Yes, I know: our complaints against these eco-hypocrites have become tediously familiar, and seem to have little effect. To her credit, Saxifrage does address one of these, namely, the weird addiction these greenies have to air travel. Yet the National Post writer admits that this particular passage is “€œalmost embarrassing to read”€:

“€œBut of course, we had to fly…every four years or so, we took a big trip to explore the world…Travel stories swapped with friends illustrated our adventurous spirits and interesting tastes.”€

Were I an editor at the Post, I”€™d have struck through that “€œalmost.”€

The very notion of “€œclimate change memoirs”€ provides minutes of fun. One eagerly awaits the release of Confessions of a (Locally Sourced, Organic) Opium Eater and Go Ask Alice (About Bee Colony Collapse.)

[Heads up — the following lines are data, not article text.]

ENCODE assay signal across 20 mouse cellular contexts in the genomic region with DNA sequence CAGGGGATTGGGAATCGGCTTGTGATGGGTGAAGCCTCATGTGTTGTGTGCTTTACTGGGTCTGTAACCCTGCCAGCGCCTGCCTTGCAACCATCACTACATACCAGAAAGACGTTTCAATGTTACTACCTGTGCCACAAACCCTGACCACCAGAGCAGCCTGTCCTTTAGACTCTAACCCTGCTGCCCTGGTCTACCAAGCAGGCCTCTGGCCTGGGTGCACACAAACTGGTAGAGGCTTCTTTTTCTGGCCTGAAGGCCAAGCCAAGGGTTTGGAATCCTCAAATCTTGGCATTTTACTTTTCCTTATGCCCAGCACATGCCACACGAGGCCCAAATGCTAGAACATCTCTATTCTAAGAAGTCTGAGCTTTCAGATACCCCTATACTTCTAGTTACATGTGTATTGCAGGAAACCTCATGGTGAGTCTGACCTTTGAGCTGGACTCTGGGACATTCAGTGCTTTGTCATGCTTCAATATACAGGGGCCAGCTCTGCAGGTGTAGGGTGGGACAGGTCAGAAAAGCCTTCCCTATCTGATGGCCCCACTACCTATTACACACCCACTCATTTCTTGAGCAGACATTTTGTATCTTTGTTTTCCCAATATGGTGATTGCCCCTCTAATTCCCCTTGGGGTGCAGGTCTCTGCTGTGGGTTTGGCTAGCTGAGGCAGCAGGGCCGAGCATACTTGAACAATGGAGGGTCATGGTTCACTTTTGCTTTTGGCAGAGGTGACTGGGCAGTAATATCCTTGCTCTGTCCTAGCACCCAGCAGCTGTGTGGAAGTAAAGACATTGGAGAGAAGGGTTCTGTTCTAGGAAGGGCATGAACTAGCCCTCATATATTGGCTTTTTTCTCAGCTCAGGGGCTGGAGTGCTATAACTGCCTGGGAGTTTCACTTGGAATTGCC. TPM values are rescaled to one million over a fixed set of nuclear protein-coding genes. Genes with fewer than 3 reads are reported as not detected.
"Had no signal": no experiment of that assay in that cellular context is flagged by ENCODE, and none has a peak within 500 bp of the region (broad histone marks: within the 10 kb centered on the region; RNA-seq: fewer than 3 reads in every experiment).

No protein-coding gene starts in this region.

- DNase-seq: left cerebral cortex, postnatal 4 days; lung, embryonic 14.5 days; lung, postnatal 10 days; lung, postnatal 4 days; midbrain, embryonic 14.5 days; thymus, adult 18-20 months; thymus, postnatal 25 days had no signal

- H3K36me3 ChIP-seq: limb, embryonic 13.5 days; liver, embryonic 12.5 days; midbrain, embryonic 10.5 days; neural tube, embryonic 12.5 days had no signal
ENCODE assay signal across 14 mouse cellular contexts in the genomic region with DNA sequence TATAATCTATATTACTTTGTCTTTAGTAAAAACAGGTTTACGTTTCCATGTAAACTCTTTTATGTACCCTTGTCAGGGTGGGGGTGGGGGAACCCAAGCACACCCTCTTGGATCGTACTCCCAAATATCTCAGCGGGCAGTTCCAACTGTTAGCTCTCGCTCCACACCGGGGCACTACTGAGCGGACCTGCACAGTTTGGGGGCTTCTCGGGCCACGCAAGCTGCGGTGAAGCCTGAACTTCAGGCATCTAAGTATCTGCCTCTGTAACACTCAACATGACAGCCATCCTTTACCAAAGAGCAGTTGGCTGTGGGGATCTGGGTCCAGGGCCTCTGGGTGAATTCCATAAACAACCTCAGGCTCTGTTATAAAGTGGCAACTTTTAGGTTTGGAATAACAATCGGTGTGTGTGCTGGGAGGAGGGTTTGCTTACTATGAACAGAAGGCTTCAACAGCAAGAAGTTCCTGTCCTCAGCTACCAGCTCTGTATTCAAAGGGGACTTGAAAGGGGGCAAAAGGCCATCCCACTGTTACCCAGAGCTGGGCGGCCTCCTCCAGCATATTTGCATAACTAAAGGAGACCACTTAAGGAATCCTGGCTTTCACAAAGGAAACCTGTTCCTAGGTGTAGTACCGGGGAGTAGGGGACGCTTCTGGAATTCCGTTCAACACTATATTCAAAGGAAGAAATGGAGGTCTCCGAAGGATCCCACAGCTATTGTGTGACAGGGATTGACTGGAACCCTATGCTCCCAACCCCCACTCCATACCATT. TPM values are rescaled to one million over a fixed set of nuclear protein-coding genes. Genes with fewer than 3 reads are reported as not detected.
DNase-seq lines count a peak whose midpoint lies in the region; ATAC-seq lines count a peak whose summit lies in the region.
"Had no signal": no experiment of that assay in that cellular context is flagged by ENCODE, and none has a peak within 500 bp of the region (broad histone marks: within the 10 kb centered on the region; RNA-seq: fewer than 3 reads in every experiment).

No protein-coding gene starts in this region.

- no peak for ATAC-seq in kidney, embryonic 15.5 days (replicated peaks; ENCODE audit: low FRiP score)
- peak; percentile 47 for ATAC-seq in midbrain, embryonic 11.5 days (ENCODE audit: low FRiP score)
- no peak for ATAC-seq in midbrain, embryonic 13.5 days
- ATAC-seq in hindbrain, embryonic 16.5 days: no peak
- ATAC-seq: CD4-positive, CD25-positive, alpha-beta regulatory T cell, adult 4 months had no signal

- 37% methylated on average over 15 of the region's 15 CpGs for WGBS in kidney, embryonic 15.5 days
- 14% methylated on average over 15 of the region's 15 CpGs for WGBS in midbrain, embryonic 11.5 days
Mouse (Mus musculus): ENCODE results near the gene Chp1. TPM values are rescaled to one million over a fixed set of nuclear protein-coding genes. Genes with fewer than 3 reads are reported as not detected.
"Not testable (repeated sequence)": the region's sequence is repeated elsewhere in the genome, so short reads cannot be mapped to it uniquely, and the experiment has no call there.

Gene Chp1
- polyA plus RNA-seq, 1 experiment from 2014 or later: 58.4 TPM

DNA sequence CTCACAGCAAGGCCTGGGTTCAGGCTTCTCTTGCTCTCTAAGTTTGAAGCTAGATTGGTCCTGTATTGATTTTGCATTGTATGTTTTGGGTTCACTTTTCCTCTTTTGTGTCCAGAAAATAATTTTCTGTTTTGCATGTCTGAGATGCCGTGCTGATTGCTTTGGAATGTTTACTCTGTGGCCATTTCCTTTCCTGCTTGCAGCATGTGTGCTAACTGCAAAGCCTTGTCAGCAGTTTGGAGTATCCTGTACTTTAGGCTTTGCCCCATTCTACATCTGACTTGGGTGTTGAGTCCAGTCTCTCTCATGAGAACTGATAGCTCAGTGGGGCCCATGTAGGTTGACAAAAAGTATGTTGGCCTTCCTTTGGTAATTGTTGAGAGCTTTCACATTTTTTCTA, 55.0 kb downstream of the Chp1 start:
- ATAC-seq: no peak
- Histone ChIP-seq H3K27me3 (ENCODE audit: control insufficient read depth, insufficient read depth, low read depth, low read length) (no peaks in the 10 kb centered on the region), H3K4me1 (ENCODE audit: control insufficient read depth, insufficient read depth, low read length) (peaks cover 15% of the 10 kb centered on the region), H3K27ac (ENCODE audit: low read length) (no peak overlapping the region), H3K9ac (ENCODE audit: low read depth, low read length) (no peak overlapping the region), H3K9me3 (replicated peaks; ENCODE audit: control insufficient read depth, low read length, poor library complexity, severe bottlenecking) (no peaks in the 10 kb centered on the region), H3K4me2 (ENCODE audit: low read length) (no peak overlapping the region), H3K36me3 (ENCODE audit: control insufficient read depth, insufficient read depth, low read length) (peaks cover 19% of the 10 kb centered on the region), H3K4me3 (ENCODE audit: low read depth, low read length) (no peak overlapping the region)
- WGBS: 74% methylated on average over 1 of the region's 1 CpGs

Now, my trendspotting track record is mixed. I”€™ve been predicting (nay, wishing for) the end of the vampire, tattoo and body-piercing “€œfads”€ for nigh on two decades, which means they aren”€™t fads anymore. I gave up shouting about “€œPeak Zombie;”€ it’s the craze that refuses to die. Ditto yelling (silently) “€œBurberry is DEAD!”€ at oblivious, beige-plaid-wrapped passers-by every year between October and March.

But occasionally I”€™m ahead of my time. So I hope I”€™m correct that the “€œclimate change memoir”€ will quickly be laughed into the remainder bins, alongside all the “€œtrue,”€ trendy, junk science, female-generated “€œmoral panic”€ sob stories of times past, like Sybil and When Rabbit Howls “€“ ideally, before they do as much damage as those books did.



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